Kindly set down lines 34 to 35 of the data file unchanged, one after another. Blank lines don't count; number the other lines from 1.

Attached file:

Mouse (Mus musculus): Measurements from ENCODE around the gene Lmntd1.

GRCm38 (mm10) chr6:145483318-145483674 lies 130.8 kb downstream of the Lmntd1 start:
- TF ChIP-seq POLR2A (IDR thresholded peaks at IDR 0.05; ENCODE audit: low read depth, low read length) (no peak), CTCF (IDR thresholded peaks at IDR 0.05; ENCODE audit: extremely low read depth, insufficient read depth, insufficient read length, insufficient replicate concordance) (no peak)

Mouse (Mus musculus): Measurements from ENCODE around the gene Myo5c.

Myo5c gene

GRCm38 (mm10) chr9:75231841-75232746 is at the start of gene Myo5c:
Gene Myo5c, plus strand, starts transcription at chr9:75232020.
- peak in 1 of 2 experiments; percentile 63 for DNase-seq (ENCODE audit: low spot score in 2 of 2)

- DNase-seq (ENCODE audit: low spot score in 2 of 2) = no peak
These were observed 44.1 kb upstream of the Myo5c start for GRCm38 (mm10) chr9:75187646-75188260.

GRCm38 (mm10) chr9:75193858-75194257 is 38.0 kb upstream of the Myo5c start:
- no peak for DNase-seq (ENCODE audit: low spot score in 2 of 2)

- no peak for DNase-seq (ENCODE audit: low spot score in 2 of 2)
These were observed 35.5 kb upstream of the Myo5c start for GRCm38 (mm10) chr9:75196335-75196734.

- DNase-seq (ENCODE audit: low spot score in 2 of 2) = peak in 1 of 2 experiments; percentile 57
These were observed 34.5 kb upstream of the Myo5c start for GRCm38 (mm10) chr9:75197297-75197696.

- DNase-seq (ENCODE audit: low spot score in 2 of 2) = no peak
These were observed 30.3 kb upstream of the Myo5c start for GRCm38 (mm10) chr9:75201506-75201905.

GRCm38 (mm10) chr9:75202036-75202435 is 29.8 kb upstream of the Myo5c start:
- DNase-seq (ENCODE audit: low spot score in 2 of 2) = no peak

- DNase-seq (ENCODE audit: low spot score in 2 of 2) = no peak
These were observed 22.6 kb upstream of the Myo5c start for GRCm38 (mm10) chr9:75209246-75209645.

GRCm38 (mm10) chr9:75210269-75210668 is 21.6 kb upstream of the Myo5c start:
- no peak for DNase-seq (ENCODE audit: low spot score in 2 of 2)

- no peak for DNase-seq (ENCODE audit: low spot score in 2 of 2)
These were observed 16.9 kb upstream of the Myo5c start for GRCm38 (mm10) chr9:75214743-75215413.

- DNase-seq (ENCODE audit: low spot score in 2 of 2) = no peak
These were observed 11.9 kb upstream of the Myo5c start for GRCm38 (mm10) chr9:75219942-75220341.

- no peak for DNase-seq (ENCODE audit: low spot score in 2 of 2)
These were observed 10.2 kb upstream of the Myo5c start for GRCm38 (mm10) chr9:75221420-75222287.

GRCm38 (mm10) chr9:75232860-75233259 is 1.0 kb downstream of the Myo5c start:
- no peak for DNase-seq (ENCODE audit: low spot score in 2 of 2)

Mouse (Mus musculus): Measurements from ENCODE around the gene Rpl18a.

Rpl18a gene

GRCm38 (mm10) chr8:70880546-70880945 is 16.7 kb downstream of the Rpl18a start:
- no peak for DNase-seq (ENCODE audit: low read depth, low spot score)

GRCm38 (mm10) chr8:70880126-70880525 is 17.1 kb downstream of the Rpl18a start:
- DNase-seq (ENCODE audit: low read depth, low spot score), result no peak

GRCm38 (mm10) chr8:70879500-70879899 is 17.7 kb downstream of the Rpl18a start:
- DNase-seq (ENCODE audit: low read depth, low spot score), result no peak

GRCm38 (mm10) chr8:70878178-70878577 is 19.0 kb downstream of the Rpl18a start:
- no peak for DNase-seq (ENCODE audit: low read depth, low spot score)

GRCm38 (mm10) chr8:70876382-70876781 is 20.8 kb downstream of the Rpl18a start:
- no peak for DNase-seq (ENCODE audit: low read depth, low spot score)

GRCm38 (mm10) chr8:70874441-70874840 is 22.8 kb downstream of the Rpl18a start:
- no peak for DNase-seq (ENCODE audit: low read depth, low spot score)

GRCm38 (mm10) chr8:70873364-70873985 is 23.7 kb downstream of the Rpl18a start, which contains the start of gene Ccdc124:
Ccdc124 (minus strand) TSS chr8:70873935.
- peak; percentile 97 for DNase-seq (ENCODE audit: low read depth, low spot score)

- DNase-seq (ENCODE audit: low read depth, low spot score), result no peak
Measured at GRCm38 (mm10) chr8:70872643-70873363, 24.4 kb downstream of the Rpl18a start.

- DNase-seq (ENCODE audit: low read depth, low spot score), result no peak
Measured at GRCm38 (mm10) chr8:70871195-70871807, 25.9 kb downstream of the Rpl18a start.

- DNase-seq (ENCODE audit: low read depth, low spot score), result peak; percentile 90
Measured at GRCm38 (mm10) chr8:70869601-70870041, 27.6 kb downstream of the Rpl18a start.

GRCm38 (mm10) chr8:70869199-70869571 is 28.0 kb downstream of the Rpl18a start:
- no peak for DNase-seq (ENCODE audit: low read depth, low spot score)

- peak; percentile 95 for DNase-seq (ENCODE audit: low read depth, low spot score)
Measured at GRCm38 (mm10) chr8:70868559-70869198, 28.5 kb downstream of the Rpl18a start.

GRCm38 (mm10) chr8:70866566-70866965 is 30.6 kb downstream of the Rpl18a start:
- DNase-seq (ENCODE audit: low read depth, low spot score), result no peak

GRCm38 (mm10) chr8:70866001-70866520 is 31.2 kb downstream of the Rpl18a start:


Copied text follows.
Rpl18a gene

GRCm38 (mm10) chr8:70880546-70880945 is 16.7 kb downstream of the Rpl18a start: